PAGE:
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pay per click vs pay per impression facebook and google adwords tips for small business and tips for google adwords success
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ErrolFord,France,Professional
Published Date:03-08-2017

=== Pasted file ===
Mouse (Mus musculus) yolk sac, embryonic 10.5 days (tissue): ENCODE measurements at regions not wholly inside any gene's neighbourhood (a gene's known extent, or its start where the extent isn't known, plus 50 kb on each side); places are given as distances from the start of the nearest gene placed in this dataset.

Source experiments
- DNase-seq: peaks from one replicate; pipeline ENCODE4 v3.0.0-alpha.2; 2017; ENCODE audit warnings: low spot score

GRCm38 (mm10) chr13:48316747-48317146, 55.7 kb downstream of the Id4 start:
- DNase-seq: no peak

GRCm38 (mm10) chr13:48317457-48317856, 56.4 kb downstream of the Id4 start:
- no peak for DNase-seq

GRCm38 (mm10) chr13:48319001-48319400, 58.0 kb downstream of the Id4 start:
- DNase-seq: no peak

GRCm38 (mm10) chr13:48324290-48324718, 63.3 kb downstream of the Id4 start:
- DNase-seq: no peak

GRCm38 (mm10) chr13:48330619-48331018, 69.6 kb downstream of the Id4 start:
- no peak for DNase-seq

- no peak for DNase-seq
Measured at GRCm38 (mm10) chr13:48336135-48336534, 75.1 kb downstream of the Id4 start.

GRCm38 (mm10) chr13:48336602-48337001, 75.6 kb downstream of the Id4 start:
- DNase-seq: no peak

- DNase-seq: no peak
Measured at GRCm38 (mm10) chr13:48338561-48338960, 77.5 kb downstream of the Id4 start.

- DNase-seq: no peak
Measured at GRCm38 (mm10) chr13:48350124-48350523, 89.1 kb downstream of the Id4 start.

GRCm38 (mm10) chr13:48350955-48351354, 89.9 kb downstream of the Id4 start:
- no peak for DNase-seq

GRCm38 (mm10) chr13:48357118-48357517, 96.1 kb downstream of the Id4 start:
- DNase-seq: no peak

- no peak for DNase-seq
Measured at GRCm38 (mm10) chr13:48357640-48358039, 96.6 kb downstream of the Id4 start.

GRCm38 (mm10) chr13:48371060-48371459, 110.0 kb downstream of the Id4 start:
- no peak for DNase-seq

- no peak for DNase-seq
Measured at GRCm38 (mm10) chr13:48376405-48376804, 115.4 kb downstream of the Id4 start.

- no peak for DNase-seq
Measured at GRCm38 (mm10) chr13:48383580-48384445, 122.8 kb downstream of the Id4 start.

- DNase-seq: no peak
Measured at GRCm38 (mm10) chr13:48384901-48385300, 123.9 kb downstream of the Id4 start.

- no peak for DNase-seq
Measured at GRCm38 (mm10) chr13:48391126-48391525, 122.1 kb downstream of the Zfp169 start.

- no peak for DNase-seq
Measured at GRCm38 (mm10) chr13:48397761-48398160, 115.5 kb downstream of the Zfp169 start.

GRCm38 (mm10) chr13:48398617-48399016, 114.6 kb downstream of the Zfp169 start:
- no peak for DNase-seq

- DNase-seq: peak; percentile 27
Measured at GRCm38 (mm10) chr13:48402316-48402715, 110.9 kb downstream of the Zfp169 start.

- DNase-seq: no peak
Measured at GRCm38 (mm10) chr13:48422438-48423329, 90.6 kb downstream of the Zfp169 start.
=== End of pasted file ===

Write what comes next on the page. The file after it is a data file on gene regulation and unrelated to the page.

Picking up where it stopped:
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Profiting from the Pay-Per-Click Revolution ave you ever bought an ad in the Yellow Pages? I remember my first Htime — I was terrified. I didn’t know what to write. I didn’t know how big an ad to buy. I wasn’t sure which phonebooks to advertise in. I had no idea what headings to list under. I had to pay thousands of dollars for an ad I wouldn’t be able to change for the next 12 months. And I had recurring nightmares that I mistyped the phone number and some baffled florist in Poughkeepsie got thousands of calls from my customers. Why am I telling you this? (Aside from the fact that my therapist encourages me to release negative emotions?) Because I want you to appreciate the significance of Google AdWords as a revolution in advertising. You can set up an AdWords account in about five minutes for five dollars. Your ads can be seen by thousands of people searching specifically for what you have, and you don’t pay a cent until a searcher clicks your ad to visit your Web site. You can change your ad copy any time you want. You can cancel unprofitable ads with the click of a mouse. You can run multiple ads simultaneously and figure out to the penny which ad makes you the most money. You can even send customers to specific aisles and shelves of your store, depending on what they’re searching for. And you can get smarter and smarter over time, writing better ads, showing under more appropriate headings, choosing certain geographic markets and avoiding others. When your ads do well, you can even get Google to serve them as online newspaper and magazine ads, put them next to Google Maps locations, and broadcast them to cell phones — automatically.Part I: Becoming a Google Advertiser 12 AdWords gives you the ability to conduct hundreds of thousands of dollars of market research for less than the cost of a one-way ticket from Chapel Hill to Madison. And in less time than it takes me to do five one-arm pushups (okay, so that’s not saying much). AdWords can help you test and improve your Web site and e-mail strategy to squeeze additional profits out of every step in your sales process. It can provide a steady stream of qualified leads for predictable costs. But AdWords can also be a huge sinkhole of cash for the advertiser who doesn’t understand it. I’ve written this book to arm you with the mindsets, strategies, and tactics to keep you from ever becoming an AdWords victim. Introducing AdWords The Google search engine, found atwww.google.com, processes hundreds of millions of searches per day. Every one of those searches represents a human being trying to solve a problem or satisfy an itch through finding the right information on the World Wide Web. The AdWords program allows advertisers to purchase text and links on the Google results page (the page the searcher sees after entering a word or phrase and clicking the Google Search button). You pay for the ad only when someone clicks it and visits your Web site. The amount you pay for each visitor can be as low as one penny, or as high as 80, depending on the quality of your ad, your Web site, and the competitiveness of the market defined by the word or phrase (known as a keyword, even though it may be several words long) typed by the visitor. Each text ad on the results page consists of four lines and up to 130 characters (see Figure 1-1 for an example ad): Figure 1-1: This AdWords ad targets parents whose children suffer from asthma. ✓ Line 1: Blue underlined hyperlinked headline of up to 25 characters ✓ Line 2: Description line 1 of up to 35 characters www.itbookshChapter 1: Profiting from the Pay-Per-Click Revolution 13 ✓ Line 3: Description line 2 of up to 35 characters ✓ Line 4: Green display URL (URL stands for Uniform Resource Locator, the way the Internet assigns addresses to Web sites) of up to 35 characters The fourth line, the display URL, can differ from the Web page your visitor actually lands on. I cover this in detail in Chapter 6. Where and When the Ads Show You can choose to show your ads to the entire world, or limit their expo- sure by country, region, state, and even city. You can (for example) let them run 24/7 or turn them off nights and weekends. You also get to choose from AdWords’ three tiers of exposure, described in the following sections. Google results When someone searches for a particular keyword, your ad displays on the Google results page if you’ve selected that keyword (or a close variation) as a trigger for your ad. For the ad shown in Figure 1-1, if someone enterskids asthma prevention in Google, they can view the ad somewhere on the top or right of the results page (see Figure 1-2). Figure 1-2: AdWords results are labeled Sponsored Links at the top and right. Part I: Becoming a Google Advertiser 14 Search partners results Your ads can also show on Google’s search partners’ network. Companies such as AOL and EarthLink incorporate Google’s results into their search pages, as in Figure 1-3. A partial list of Google search partners includes ✓ American Online (AOL):www.aol.com ✓ Ask.com:www.ask.com ✓ CompuServe:http://webcenters.netscape.compuserve.com/menu ✓ EarthLink:www.earthlink.net ✓ Netscape Netcenter:www.netscape.com ✓ Shopping.com:www.shopping.com AdSense sites and Gmail Additionally, hundreds of thousands of Web sites show AdWords ads on their pages as part of the AdSense program, which pays Web site owners to show AdWords ads on their sites. (See Figure 1-4 for an example.) Think of an online version of a newspaper or magazine, with ads next to the editorial content. The content of the page determines which ads are shown. On sites devoted to weightlifting, for example, Google shows ads for workout programs and muscle- building supplements, rather than knitting and quilting supplies. Google lets you choose whether to show your ads on this Content network, or just stick to the search networks. Although anyone with a Web site can use the AdSense program, Google has a special relationship with some of the most popular content sites on the Web, including ✓ About:www.about.com ✓ business.com:www.business.com ✓ Food Network:www.foodnetwork.com ✓ HGTV:www.hgtv.com ✓ HowStuffWorks:www.howstuffworks.com ✓ InfoSpace:www.infospace.com ✓ Lycos:www.lycos.com ✓ The New York Times:www.nytimes.com ✓ Reed Business: www.reedbusiness.comChapter 1: Profiting from the Pay-Per-Click Revolution 15 Figure 1-3: AdWords ads shown by EarthLink, a Google search partner. Figure 1-4: AdWords ads on a Web page. Part I: Becoming a Google Advertiser 16 Gmail is Google’s Web mail service. It displays AdWords results to the right of the e-mail you receive. If you choose to syndicate your ads, your prospects who use Gmail may see them if the text of the e-mail is deemed relevant to your offer. For example, Figure 1-5 shows an e-mail that I (almost) sent to the MacArthur Foundation, humbly explaining why I should receive one of their “genius grants.” To the right, you can see ads for small business grants, a Cow Ringtone, triggered by my mention of a self-esteem program for cows, and two resources for college grant-seekers. Figure 1-5: Google’s AdSense program places AdWords ads to the right of a Gmail e-mail. AdWords in the Total Google Context Google rose from nothing to become the world’s most popular search engine in just a few months because it did one thing faster and better than all the rest: help Internet searchers find what they were looking for. I don’t want to overload you with the details of Google’s search algorithm (especially because it’s such a secret that if I told you, I’d have to kill you, and I would have to understand words like eigenvector and stochastic in order to explain it), but you will become a better Google advertiser when you get the basic principles. The most important word in Google’s universe is relevance. When you type a word or phrase into Google, the search engine asks the World Wide Web for the best page to show you. The big innovations Google uses are a couple of calculations: One, called PageRank, is basically a measure of the popularity of a particular page, based on how many other Web pages link to that page and how popular those pages are. (Sort of like high school — the definitionChapter 1: Profiting from the Pay-Per-Click Revolution 17 of a popular kid is one who is friends with other popular kids.) The other calculation is known as Page Reputation, which answers the question, “Okay, this page may be popular, but for which topic?” The Page Reputation of a Web page determines whether it will appear in a given search; the PageRank determines whether it will be the first listing, the third, or the four million and eleventh. The entire Google empire is based on this ability to match the right Web pages, in the right priority order, with a given search phrase. The day Google starts showing irrelevant results is the day after you should have sold all your Google stock. When Google started, it only showed the results of its own calculations. These results are known as organic listings. Organic listings appear on the left side of the Google results page (see Figure 1-6, which includes organic listings only and no AdWords entries). In the early days of AdWords, your ad was shown based on a combination of two numbers: your bid price, or how much you were willing to pay for a click (that is, someone clicking your ad and visiting your Web page), and a very important metric called Click-Through Rate (CTR), which is the percentage of searchers who click your ad after seeing it. Now, Google also takes into account the quality of the fit between the ad and your Web site. If searchers exit your site so fast that they leave skid marks, Google figures that they didn’t find what they were looking for, and you’re penalized for irrelevance. Figure 1-6: Google’s organic listings appear on the left of the results page. Part I: Becoming a Google Advertiser 18 A really short history lesson The first pay per click (PPC) search engine, For example, suppose you and your competitor goto.com (whose name changed to Overture both bid 1.00 on the keyword elephant and now is known as Yahoo Search Marketing), ride, and 1,000 people see each ad. Forty ran on a straight auction basis. Whoever people click your ad, and 20 people click your wanted to show an ad in the top position simply competitor’s. Your ad would appear above bid more per click than everyone else for a your competitor’s for a cost per click of around given keyword. Google rose to preeminence in 0.51 — if it’s twice as popular, it costs half as the PPC world because it figured out that letting much. badly written, unappealing ads rise to the top Highly relevant and compelling ads rose to the just because an advertiser was willing to spend top of the page, while unappealing ads faded a lot of cash was bad for everyone. Bad for the away as they proved unprofitable. Google also search engine, because the search engine began AdWords with a cutoff on CTR: If your ad doesn’t get paid unless a Web visitor likes the couldn’t compel at least 5 out of the first 1,000 ad enough to click it. Bad for the advertiser, viewers to click it, Google would disable it and because unappealing ads usually come make you rewrite it before it could be shown from the same lazy or confused thinking that again. They also instituted a three-strikes-and- produces unappealing and unprofitable Web you’re-out rule — after the third disablement, sites. And most important, bad for the search you had to pay 5.00 to resuscitate your ad. engine user, who was now getting unappealing and irrelevant listings muddying the results Over the years, Google has been tweaking the page, and would therefore start searching for AdWords program to provide more and more a better search engine. relevant search results to its users. This book contains the very latest updates as I write, AdWords elegantly solved this problem by but please realize that Google never stops rewarding advertisers whose ads were popular moving. While it’s impossible to predict the with searchers. If your ad was twice as exact changes Google will implement, you can popular as a competitor’s (meaning it was be sure that it’s always moving in the direction clicked twice as often), your cost per click of greater relevance for its users. If your ads (the amount of money you paid Google when a and Web pages always provide real value to searcher clicked your ad and visited your Web real people, and don’t exist just to “game” the site) was half what your competitor was paying AdWords machine, you’re probably going to for the same position on the page. be just fine no matter what Google dreams up next. Pay Per Click: Your Online Gumball Machine AdWords is a PPC (pay per click) advertising medium. Unlike other forms of advertising, with PPC you pay only for results: live visitors to your Web site.Chapter 1: Profiting from the Pay-Per-Click Revolution 19 AdWords allows you as the advertiser to decide how much you’re willing to pay for a visitor searching on a given keyword. For example, if you sell vintage sports trading cards, you can bid more forBabe Ruth rookie card thanJohn Gochnaur card if you can make more money selling the Babe Ruth card. For many businesses, advertising is like a slot machine: You put in your money, pull the handle, and see what happens. Sometimes you do well; sometimes you don’t. Either way, you don’t learn much that will help you predict the results of your next pull. PPC has changed all that for businesses with the patience and discipline to track online metrics. Just as a gumball machine reliably gives you a gumball every time you drop a quarter, PPC can reliably deliver a customer to your Web site for a predictable amount of money. Once you run your num- bers (explained in Part V), you know exactly how much, on average, a visitor is worth from a particular keyword. You may find that you make 70 in profit for every 100 visitors from AdWords who searched forbiodegradable wedding dress. Therefore, you can spend up to 0.70 for each click from this keyword and still break even or better on the first sale. The Direct Marketing Difference: Getting Your Prospects to Do Something Direct marketing differs from “brand” marketing, the kind we’re used to on TV and radio and newspapers, in several important ways. AdWords represents direct marketing at its purest, so it’s important to forget everything you thought you knew about advertising before throwing money at Google. Direct marketers set one goal for their ads: to compel a measurable response in their prospects. Unlike brand marketers, you won’t spend money to give people warm and fuzzy feelings when they think about your furniture coasters or ring- tones or South Carolina resort rentals. Instead, you run your ad to get hot pros- pects to your Web site. On the landing page (the first page your prospect sees after leaving Google), you direct your prospect to take some other measurable action — fill out a form, call a phone number, initiate a live chat, drop everything, race to the airport and hop on the first plane to Hilton Head, and so on. On the Web, you can track each visitor from the AdWords click through each intermediate step straight through to the first sale and all subsequent sales. So at each step of the sales cycle, on each Web page, in each e-mail, with each ad, you ask your prospect to take a specific action right now. Brand advertisers rarely have the luxury of asking for immediate action. The company that advertises home gyms during reruns of Gilligan’s Island has no illusion that 8,000 viewers are going to TiVO the rest of the episode and drive, tires squealing, to the nearest fitness store to purchase the GalactiMuscle 5000. They count on repetition to eventually lead to sales.Part I: Becoming a Google Advertiser 20 Contrast that approach with infomercials, which have one goal: to get you to pick up the phone NOW because they realize that once you get distracted, they’ve lost their chance of selling to you. The Internet outdoes the immediacy and convenience of the infomercial by maintaining the same channel of communication. Instead of jumping from TV to phone, AdWords and your Web site function together as a seamless information-gathering experience. You can measure your results Because your prospects are doing what you want them to do (or not), you can measure the effectiveness of each call to action. For example, say you sell juggling equipment to left-handed people. You show your ad to 30,000 people in one week. Your ad attracts 450 prospects to your Web site, at an average CPC of 0.40. Your landing page offers a 5% off coupon in exchange for a valid e-mail address, and by the end of the week, your mailing list has 90 leads — 20% of all visitors. You follow up with an e-mail offer that compels 10 sales totaling 600.00. The following table shows an example of an AdWords ad campaign’s overall metrics. Metric Total cost or percentage Total advertising cost 180 (450 × 0.40) Sales total 600 Return on investment (ROI) 333% (600 ÷ 180) AdWords ad CTR 1.5% (450 ÷ 30,000) Landing page lead conversion 20% (90 ÷ 450) E-mail sales conversion 11% (10 ÷ 90) Cost per visitor 0.40 Average visitor value 1.33 (600 ÷ 450) Cost per lead 2.00 (180 ÷ 90) Average value of a lead 6.67 (600 ÷ 90) Cost per sale 18.00 (180 ÷ 10) Average value of a sale 60 (600 ÷ 10) What does this horrific flashback to SAT prep mean to your business? These numbers give you control over your advertising spending, allow you to predict cash flow (just play a game of Monopoly with my daughter if you don’t appreciate the value of positive cash flow), and enable you to assessChapter 1: Profiting from the Pay-Per-Click Revolution 21 additional market opportunities by comparing them to this pipeline. (If you’re not rubbing your hands together and going, “Muahahaha” like a cartoon villain, I still have some explaining to do.) In this hypothetical case, you have found a gumball machine that gives you 1.33 every time you drop 40 cents into the machine. You’ve set it up once, and it happens automatically as long as Google likes your credit card. ROI is a metric that simply converts your input amount to a single dollar, so you can easily compare ROI for different campaigns and markets. ROI answers the question, if you put a dollar into this machine, how much comes out? ROI of 333% means that you get 3.33 out for every dollar you put in. If you found a gumball machine that managed that trick, you’d never go back to slot machines again. Now suppose the market becomes more competitive, and your CPC rises. If you were advertising in your local newspaper and the ad rep told you that prices were going up by 25 percent, what would you do? Would you keep advertising at the same level, cut back, or stop showing your ads in that paper completely? Unless you’re measuring the ROI of your ads, you have no way to make a rational decision. Say your AdWords CPC from the example shown in the preceding table increases by 25 percent. Now your cost per visitor is 50 cents. Do you keep advertising? Of course — you’re still paying less for a lead than the value of that lead — 83 cents less. Your ROI is down from 333% to a still respectable 267% (total advertising cost is now 450× 0.50 = 225, and 600 ÷ 225 = 267%). But wait — there’s more (Did I mention how much I enjoy a good infomercial?) AdWords makes it simple not only to see your metrics but also to improve your profitability by conducting tests. The ability to test different elements of your sales process is the next important element of direct marketing. Keep improving your marketing So far in this chapter, I’ve only discussed inputs (how much you pay to advertise and how many Web site visitors) and outputs (how much you receive in sales). But it’s really the intermediate metrics (called throughputs by people like me who sometimes find it useful to pretend we went to business school) that give us an opportunity to make huge improvements in our profitability. For example, imagine you improve the CTR of your ad from 1.5% to 2.2% without lowering the quality of your leads. Big whoop, right? An improvement of 0.7% — who cares? Actually, it’s an improvement of 68% — for the same 180 advertising spend, you now get 660 visitors instead of 450. If everything else stays the same, your visitor value of 1.33 means your sales increase to 880, for an ROI of 489%.Part I: Becoming a Google Advertiser 22 But wait — there’s more What’s to stop you from improving your landing page by 20 percent by testing different versions? Instead of getting 20 leads out of 100, you’re now collecting 24. Six hundred sixty visitors now translate into 158 leads. If 11 percent of them make a purchase from your e-mail offer, that’s 17 sales. At an average of 60 per sale, you’ve now made 1,020. But wait — there’s more How about testing your e-mail offer too? Let’s say you get a 36 percent improvement, and now 15 percent of e-mail recipients make a 60 purchase. That’s 23 sales at 60, for a new total of 1,380. Thanks to the miracle of compounding, the three improvements (68% × 20% × 36%) give you a total improvement of 230%. This isn’t pie-in-the-sky math, either — when you test the elements of your sales process scientifically, it’s hard not to make significant improvements. See Chapter 13 for the stunningly simple explanation of how to do it. And Chapter 14 shows you how to consistently improve the ability of your Web site to turn visitors into paying customers. It’s dating, not a shotgun wedding In case you got a little lost in the numbers in the previous section, I want to make sure you got the moral of that direct marketing story: It’s a process of multiple steps. Seth Godin (marketing guru and author) compares direct marketing to dating. You wouldn’t walk up to a stranger in a museum and propose marriage. (If you did, and you’re happily married 17 years later, please don’t take offense; I’m not talking about you.) In fact, there are a lot of things you wouldn’t suggest to a stranger in a museum that you might very well suggest to someone who knew you a little better. (If you’re not sure what these are, check out Dr. Ruth’s contribution to the For Dummies series.) Direct marketing operates on the premise that you have to earn your prospects’ trust before they become your customers. As with dating, you demonstrate your trustworthiness and likeability by asking for small commitments with low-downside risk. Your ad, the first step in the AdWords dating game, makes a promise of some sort while posing no risk. Your visitor can click away from your Web site with no hassle or hard feelings. AdWords’ Editorial Guidelines commit you to playing nice on your landing page: an accurate display URL, no pop-ups, and a working Back button so your visitors can hightail it back to their search results if they don’t like your site. Your landing page makes a second offer that involves getting permission from your prospects to communicate with them. Here’s the deal you’re offering: “I’ll give you something of value if you let me contact you. And any time you want me to stop contacting you, just let me know and I’ll stop. And I’ll never share your contact information with anybody else who might try to contact you.” www.itbookshChapter 1: Profiting from the Pay-Per-Click Revolution 23 Sometimes you can go right for the sale on the landing page, and sometimes it’s better to focus on turning your visitor into a lead — someone with whom you can follow up later. Chapter 10 offers guidelines for creating an effective landing page. When your prospect gets to know you and trusts you, you increase the value you provide while asking for larger and larger commitments. Depending on your business, your sales/dating process could consist of surveys, reports, free samples, try-before-you-buy promotions, teleseminars, e-mails, live chat, software downloads, and more. When you ask for the sale, you in effect, are proposing marriage — or a long-term relationship, anyway. Following up with your best prospects Direct marketing focuses on prospects — people who raise their hands and tell you they’re interested in what you have. When folks click your AdWords ad, they’ve just identified themselves to you as someone worth developing a relationship with. Returning to the dating analogy, this is like a stranger smiling at you at the museum. You respond by striking up a conversation about the artwork you’re both looking at (“Do you think the green splotch in the upper-left-hand corner represents a rebirth of hope or an exploding drummer?”) If the two of you hit it off, you don’t want to leave the building without getting a phone number. In dating, the phone number is the litmus test of interest. If you can’t get the phone number, or if you call it and discover you’ve really been given the number for the West Orange Morgue (now why are you assuming that actually happened to me?), you know that relationship has no future. Your prospect has the online attention span of a guppy. When we go online, we typically multitask, we have multiple windows open, we’re checking e-mail, IMing, watching videos, listening to MP3s, and searching and browsing and surfing. Not to mention answering the phone, opening the mail, eating and drinking, and dealing with other people. How many times have you visited a Web page, been distracted, and never found it again? How many times have you bookmarked a Web page, intending to visit again, and haven’t gotten around to it? Get the prospect’s e-mail address as soon as you can. Before they get distracted. Before they browse back to Google and click one of your competitors’ ads. Before they spill a cappuccino latte all over the keyboard. With their e-mail address and permission to follow up, you’ve done all you can to inoculate yourself from the short Internet attention span. You now have a chance of continuing the conversation until it leads to a sale.Part I: Becoming a Google Advertiser 24 How to Think Like Your Prospect I began this chapter with a pathetic rant about my experiences as a Yellow Pages advertiser. Now let’s look at the Yellow Pages from the point of view of the user — the person searching for a solution to a problem. But I’m done whining, so I’m not going to complain about figuring out which heading to look under, deciding which listing to call, dealing with voice mail (no, really, I’m done whining). Instead, imagine a totally new experience: the Magic Yellow Pages. In the Magic Yellow Pages, you don’t have to flip through hundreds of pages. In fact, the book doesn’t have any pages — just a blank cover. You write down what you’re looking for on the cover, and then — Poof — the listings appear. The most relevant listings, according to the Magic Yellow Pages, appear on the cover. Subsequent pages contain more listings, in order of decreasing relevance. But wait — there’s more The listings in the Magic Yellow Pages don’t have phone numbers. Instead, touch the listing and you’re magically transported to the business itself. Don’t like what you see? Snap your fingers and you’re back in front of the Magic Yellow Pages, ready to touch another listing or type another query. This is how AdWords functions from the point of view of your prospects: They have all the power. They conjure entire shopping centers full of competing shops by typing words — and they window-shop until they find what they want or give up. Their search term represents an itch that they want to scratch at that very moment — some unsolved problem. They are looking for the shortest distance between their itch and a good scratch. Maybe they want information. Maybe they want a product. Maybe they want to be entertained. Maybe they want to be told that their problem isn’t so bad. It’s your job to figure out what they really want (based on the keyword they type) and give it to them quicker and more obviously than your competitors. In the Magic Yellow Pages, the rules are, “Give the prospect what she wants and nobody gets hurt.” Winning the game of AdWords comes down to figuring out what your prospect — the person you can help — is thinking and feeling as they type their search. When you understand this, you bid on the right keywords, you show compelling ads, and you present clear and irresistible offers on your Web site. See Chapter 4 to discover how to conduct quick and easy keyword research, so you can become the champion itch-scratcher in your market.Setting Up Your AdWords Account In This Chapter ▶ Starting with AdWords ▶ Navigating the setup process ▶ Creating your first campaign ▶ Activating and managing your account ou’re about to set up a fully functioning AdWords account I congratu- Y late you on this momentous step in your online advertising career. I’m so glad I’m here to share it with you. In this chapter, I walk you through setting up your account. If you already have an existing account, you can skip ahead to the next chapter “Managing Your AdWords Account,” where you explore three basic account features: campaign management, keyword selection, and ad writing. Opening a New AdWords Account Fortunately, Google has greatly simplified the process for opening a new AdWords account: 1. Open your Web browser and go tohttp://adwords.google.com. 2. (Optional) Choose a language other than English (US) from the drop- down list at the top right, and Google will translate the page into that language. 3. Click the Start Now button at the top right. (Sometimes the button is labeled Click to Begin or Let’s Get Started. I’ve never seen it read Drink Me, but I’m hopeful . . . .)Part I: Becoming a Google Advertiser 26 4. Select Standard Edition and click the Continue button. This step may no longer be part of the process because the Starter Edition is headed toward retirement. So if you don’t see this option, relax, remember that AdWords continues to evolve, and skip to Step 5. If you wish to learn more about the Starter Edition or already have a Starter Edition account, you may want to check out the Starter Edition bonus chapter, which is available online atwww.askhowie.com/ starter. 5. Select the type of e-mail you want to use with your AdWords account. If you chose an existing Google Account, enter your Google Account information, and then click the Continue button. Otherwise, type your e-mail address, new password (twice), and the Visual Verification text, and then click the Create Account button. An AdWords account can be created with any e-mail address combined with an AdWords–specific password. If you already have a Google Account for Gmail or other Google services, you can use it for your AdWords account. If you are a Gmail junkie, for example, you’ll want to connect the accounts so you don’t sign yourself out of AdWords every time you check your mail. If you don’t have a Google Account, you’re prompted to create one using an existing e-mail account. Watch out for the Visual Verification text that Google uses. It took me only three tries to get it right. 6. Select your currency from the drop-down list and click the Continue button. Your AdWords account is now created. If you used an existing Google Account, your account is now active. You will receive an activation e-mail with a link to the AdWords start page. Click that link and skip to Step 9. If you did not use an existing Google Account, then a verification e-mail is sent to the e-mail address you used in Step 5. 7. Check your e-mail and click the verification link in the Google AdWords Account Verification e-mail. Your AdWords account is now activated. 8. Click the Click Here to Continue link. This takes you to the AdWords start page in Step 1. 9. Log in to your new AdWords account (upper-right side) by typing the e-mail and password you used in Step 5 and clicking Sign In. Are you in? Congratulations You are now ready to create your first campaign.Chapter 2: Setting Up Your AdWords Account 27 Creating Your First Campaign Google has made creating your first campaign as easy as possible. Here’s all you have to do: 1. Click the Create your first campaign button. 2. (Optional) Select one or more languages from the list box. If you’re advertising exclusively in English, do nothing. To choose mul- tiple languages, hold down the Ctrl key while you click (for PC users) or the Ô key (for Mac users). 3. (Optional) Click the Change Targeting link to change the country or countries where you want your ads to be seen: a. A pop-up window with lots of options appears, but to keep it simple for now, try to ignore the map and click the Browse tab. In the upper box (left side), click the appropriate check box to select each country in which you want your ads to be shown. The selected locations appear in the lower box. You can target your ads with flashlight-like (not really laser-like) precision. I show you how to do this in Chapter 7. b. To remove a country, just click its check box to unselect it. c. When you’re done, click the Done button to close the pop-up window. 4. Click the Continue button. 5. Fill in the text boxes to create an ad; click the Continue button when you’re finished. Now Google wants you to create your first ad. What, you’re not ready to whip out a masterpiece of persuasive prose at the drop of a cursor? No worries. Type pretty much anything here — you won’t show it to the world for a while. The following list provides guidance on what to enter in those text boxes: • In the Headline text box, type the problem or opportunity. • In the Description Line 1 text box, enter a short description of big benefit. • In the Description Line 2 text box, write a short description of your product/service. • In the Display URL text box, type your Web site’s name. • In the Destination URL text box, enter the URL of the exact Web page you want customers to visit first (called the landing page).Part I: Becoming a Google Advertiser 28 The display URL is what your prospect sees in the ad itself. It must be “real” enough to go somewhere relevant if they were to type it, but it doesn’t have to be the same as the actual destination URL. Think of the display URL as the name of your online store; would you rather buy a CN Netcom amplifying phone headset fromwww. StuffThatSitsOnYourDesk.com orwww.PhoneSupplies.com/ Netcom-Headsets? You can use the destination URL to track your Web site’s traffic and to show different pages to different markets. See Figure 2-1 for an example. But please don’t sweat it at this point. Just write something that doesn’t violate Google’s editorial or content guidelines (see the section, “When nobody can see your ad,” later in this chapter) and move on. Figure 2-1: Write your first ad. 6. Type your chosen keywords into the text box and click the Continue button when you’re finished. For now, choose a single keyword that someone searching for your busi- ness might type. For example: used cars glow in the dark poker chips functional fitness training You should also use two variations of this keyword that represent phrase and exact matches. For a phrase match, enclose the keyword in quotes; for an exact match, enclose the keyword in brackets. These variations are described in detail in Chapter 5. If your keyword isgout recipes, then the two variations would be“gout recipes” and gout recipes.Chapter 2: Setting Up Your AdWords Account 29 Type your keyword along with its two variations into the keyword text box, one keyword per line. (See Figure 2-2.) Just above the Continue button, Google asks whether you want to look for more keywords. For now, ignore the invitation. In Chapters 4 and 5, you discover how to find keyword variations to your heart’s delight. Figure 2-2: Adding keywords. Google is, at its core, a very large data processor. By tracking the behav- ior of searchers, it gets smarter all the time — and can offer better sug- gestions to advertisers and better search results to shoppers. Google notices, for example, how long a person stays away after clicking an ad or free listing. Say you click my ad, look at my Web page for 3 seconds, and then click back to Google for another search; that tells Google you didn’t think much of my site. Enough data like that, and my bid prices will increase to penalize me for not giving Google’s users what they want. The keyword-suggestion tool can be helpful, but don’t use it right now. Until you understand how to create tightly focused ad groups, the tool will create a messy and unfocused campaign. Use the tool later to refine your campaigns. Right now, just pick one or two closely related terms, if you like, and continue.Part I: Becoming a Google Advertiser 30 7. Type how much you’re willing to spend in the Enter Your Daily Budget and the Enter Your Maximum CPC text boxes. Ready to have some fun? It’s trial-and-error time, thanks to Google’s Traffic Estimator. Enter any numbers you like for daily budget and maxi- mum CPC and then click the View Traffic Estimator link. It shows you estimated CPC, the position of your ad, the likely number of clicks per day, and your daily cost. An ad position of 1 puts you at the top of the first page, 9–10 put you at or near the bottom of the first search-results page or top of the second page, and 11+ puts your ad squarely on page 2, or worse. Typically, an ad on page 2 gets one-tenth the impressions of the same ad on page 1, so (unless the clicks are ridiculously expensive on the first page), page 1 is where you want to be. To view the maximum traffic you could possibly expect from that key- word, enter a maximum CPC of 100 and a daily budget of 10,000. Make sure you change these back before continuing Google shows you the most you’ll pay for a click if your ad is in the top position and the maximum number of clicks each keyword will generate in a day. Keep in mind, your ad may outperform or underperform this estimate, depending on how well it connects with your prospects. Settle on a CPC you can live with financially that puts your ad some- where on the first page. You can make adjustments when you have actual results to base them on. 8. Click the Continue button. 9. Review your selections on the next page, decide whether you want e-mail from Google about AdWords strategies and tips, choose an appropriate answer from the How Did You First Hear about Google AdWords drop-down list, and finally, click the I’ll Set Up Billing Later button. Managing Your Account The two right-most tabs at the top enable you to manage the business side of your AdWords Account: Billing and My Account. The Billing tab allows you to keep track of your spending and update credit cards. Click the tab and you see two items in a drop-down list: Billing Summary and Billing Preferences.